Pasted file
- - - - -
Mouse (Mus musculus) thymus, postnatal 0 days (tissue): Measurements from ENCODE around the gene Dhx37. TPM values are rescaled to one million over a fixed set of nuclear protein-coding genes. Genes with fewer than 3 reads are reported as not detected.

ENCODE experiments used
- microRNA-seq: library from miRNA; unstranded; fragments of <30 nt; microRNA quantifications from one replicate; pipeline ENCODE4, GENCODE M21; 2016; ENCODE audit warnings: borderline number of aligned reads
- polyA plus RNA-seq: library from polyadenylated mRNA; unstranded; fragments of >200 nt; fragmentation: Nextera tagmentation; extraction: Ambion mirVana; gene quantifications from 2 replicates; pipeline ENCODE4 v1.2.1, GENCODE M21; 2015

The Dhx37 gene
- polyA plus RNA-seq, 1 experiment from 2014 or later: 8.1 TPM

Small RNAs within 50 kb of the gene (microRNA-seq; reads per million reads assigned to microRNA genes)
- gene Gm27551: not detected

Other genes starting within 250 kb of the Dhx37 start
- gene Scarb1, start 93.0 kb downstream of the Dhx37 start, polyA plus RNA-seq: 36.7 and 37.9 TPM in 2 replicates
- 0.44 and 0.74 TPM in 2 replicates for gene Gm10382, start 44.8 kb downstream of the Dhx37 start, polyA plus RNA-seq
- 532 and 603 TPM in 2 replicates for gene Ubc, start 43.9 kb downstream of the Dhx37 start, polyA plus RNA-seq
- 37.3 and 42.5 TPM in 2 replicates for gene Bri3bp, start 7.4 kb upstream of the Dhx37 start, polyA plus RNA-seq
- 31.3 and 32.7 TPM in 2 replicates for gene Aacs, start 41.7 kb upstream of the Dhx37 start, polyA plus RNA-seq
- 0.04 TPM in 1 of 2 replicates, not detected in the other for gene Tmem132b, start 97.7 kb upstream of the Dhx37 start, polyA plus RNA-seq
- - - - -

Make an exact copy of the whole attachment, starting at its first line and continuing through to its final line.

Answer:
Mouse (Mus musculus) thymus, postnatal 0 days (tissue): Measurements from ENCODE around the gene Dhx37. TPM values are rescaled to one million over a fixed set of nuclear protein-coding genes. Genes with fewer than 3 reads are reported as not detected.

ENCODE experiments used
- microRNA-seq: library from miRNA; unstranded; fragments of <30 nt; microRNA quantifications from one replicate; pipeline ENCODE4, GENCODE M21; 2016; ENCODE audit warnings: borderline number of aligned reads
- polyA plus RNA-seq: library from polyadenylated mRNA; unstranded; fragments of >200 nt; fragmentation: Nextera tagmentation; extraction: Ambion mirVana; gene quantifications from 2 replicates; pipeline ENCODE4 v1.2.1, GENCODE M21; 2015

The Dhx37 gene
- polyA plus RNA-seq, 1 experiment from 2014 or later: 8.1 TPM

Small RNAs within 50 kb of the gene (microRNA-seq; reads per million reads assigned to microRNA genes)
- gene Gm27551: not detected

Other genes starting within 250 kb of the Dhx37 start
- gene Scarb1, start 93.0 kb downstream of the Dhx37 start, polyA plus RNA-seq: 36.7 and 37.9 TPM in 2 replicates
- 0.44 and 0.74 TPM in 2 replicates for gene Gm10382, start 44.8 kb downstream of the Dhx37 start, polyA plus RNA-seq
- 532 and 603 TPM in 2 replicates for gene Ubc, start 43.9 kb downstream of the Dhx37 start, polyA plus RNA-seq
- 37.3 and 42.5 TPM in 2 replicates for gene Bri3bp, start 7.4 kb upstream of the Dhx37 start, polyA plus RNA-seq
- 31.3 and 32.7 TPM in 2 replicates for gene Aacs, start 41.7 kb upstream of the Dhx37 start, polyA plus RNA-seq
- 0.04 TPM in 1 of 2 replicates, not detected in the other for gene Tmem132b, start 97.7 kb upstream of the Dhx37 start, polyA plus RNA-seq